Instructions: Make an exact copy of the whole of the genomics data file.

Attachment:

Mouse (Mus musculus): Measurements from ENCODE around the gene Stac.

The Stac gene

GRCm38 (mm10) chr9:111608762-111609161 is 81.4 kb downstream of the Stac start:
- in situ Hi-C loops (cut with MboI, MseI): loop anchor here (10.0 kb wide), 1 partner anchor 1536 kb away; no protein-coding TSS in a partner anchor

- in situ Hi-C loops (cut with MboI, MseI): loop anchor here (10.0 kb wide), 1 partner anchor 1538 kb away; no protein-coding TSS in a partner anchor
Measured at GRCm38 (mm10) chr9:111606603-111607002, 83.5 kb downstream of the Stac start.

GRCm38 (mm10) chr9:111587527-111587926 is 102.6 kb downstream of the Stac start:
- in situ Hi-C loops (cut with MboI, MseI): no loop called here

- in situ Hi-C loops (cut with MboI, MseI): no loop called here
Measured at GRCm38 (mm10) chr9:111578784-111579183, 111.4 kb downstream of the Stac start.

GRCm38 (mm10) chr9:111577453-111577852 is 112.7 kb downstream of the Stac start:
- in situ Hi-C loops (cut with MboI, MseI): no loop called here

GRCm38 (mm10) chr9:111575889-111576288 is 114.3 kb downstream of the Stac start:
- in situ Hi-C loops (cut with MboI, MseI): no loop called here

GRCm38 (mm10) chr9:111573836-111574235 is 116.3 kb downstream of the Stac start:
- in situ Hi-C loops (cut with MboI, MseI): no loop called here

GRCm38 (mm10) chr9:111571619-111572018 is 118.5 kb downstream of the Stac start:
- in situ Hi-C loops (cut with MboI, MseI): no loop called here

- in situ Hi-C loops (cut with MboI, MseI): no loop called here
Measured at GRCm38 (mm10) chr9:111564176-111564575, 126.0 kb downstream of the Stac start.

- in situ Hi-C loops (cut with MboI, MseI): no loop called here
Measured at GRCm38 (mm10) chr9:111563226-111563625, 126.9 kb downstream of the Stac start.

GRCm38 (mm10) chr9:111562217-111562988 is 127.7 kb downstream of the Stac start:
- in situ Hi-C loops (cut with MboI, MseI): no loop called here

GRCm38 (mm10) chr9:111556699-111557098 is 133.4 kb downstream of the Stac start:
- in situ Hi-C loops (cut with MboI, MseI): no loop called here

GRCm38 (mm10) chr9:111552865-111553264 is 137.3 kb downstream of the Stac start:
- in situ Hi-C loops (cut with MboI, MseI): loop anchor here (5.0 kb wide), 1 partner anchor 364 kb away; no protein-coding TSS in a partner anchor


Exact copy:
Mouse (Mus musculus): Measurements from ENCODE around the gene Stac.

The Stac gene

GRCm38 (mm10) chr9:111608762-111609161 is 81.4 kb downstream of the Stac start:
- in situ Hi-C loops (cut with MboI, MseI): loop anchor here (10.0 kb wide), 1 partner anchor 1536 kb away; no protein-coding TSS in a partner anchor

- in situ Hi-C loops (cut with MboI, MseI): loop anchor here (10.0 kb wide), 1 partner anchor 1538 kb away; no protein-coding TSS in a partner anchor
Measured at GRCm38 (mm10) chr9:111606603-111607002, 83.5 kb downstream of the Stac start.

GRCm38 (mm10) chr9:111587527-111587926 is 102.6 kb downstream of the Stac start:
- in situ Hi-C loops (cut with MboI, MseI): no loop called here

- in situ Hi-C loops (cut with MboI, MseI): no loop called here
Measured at GRCm38 (mm10) chr9:111578784-111579183, 111.4 kb downstream of the Stac start.

GRCm38 (mm10) chr9:111577453-111577852 is 112.7 kb downstream of the Stac start:
- in situ Hi-C loops (cut with MboI, MseI): no loop called here

GRCm38 (mm10) chr9:111575889-111576288 is 114.3 kb downstream of the Stac start:
- in situ Hi-C loops (cut with MboI, MseI): no loop called here

GRCm38 (mm10) chr9:111573836-111574235 is 116.3 kb downstream of the Stac start:
- in situ Hi-C loops (cut with MboI, MseI): no loop called here

GRCm38 (mm10) chr9:111571619-111572018 is 118.5 kb downstream of the Stac start:
- in situ Hi-C loops (cut with MboI, MseI): no loop called here

- in situ Hi-C loops (cut with MboI, MseI): no loop called here
Measured at GRCm38 (mm10) chr9:111564176-111564575, 126.0 kb downstream of the Stac start.

- in situ Hi-C loops (cut with MboI, MseI): no loop called here
Measured at GRCm38 (mm10) chr9:111563226-111563625, 126.9 kb downstream of the Stac start.

GRCm38 (mm10) chr9:111562217-111562988 is 127.7 kb downstream of the Stac start:
- in situ Hi-C loops (cut with MboI, MseI): no loop called here

GRCm38 (mm10) chr9:111556699-111557098 is 133.4 kb downstream of the Stac start:
- in situ Hi-C loops (cut with MboI, MseI): no loop called here

GRCm38 (mm10) chr9:111552865-111553264 is 137.3 kb downstream of the Stac start:
- in situ Hi-C loops (cut with MboI, MseI): loop anchor here (5.0 kb wide), 1 partner anchor 364 kb away; no protein-coding TSS in a partner anchor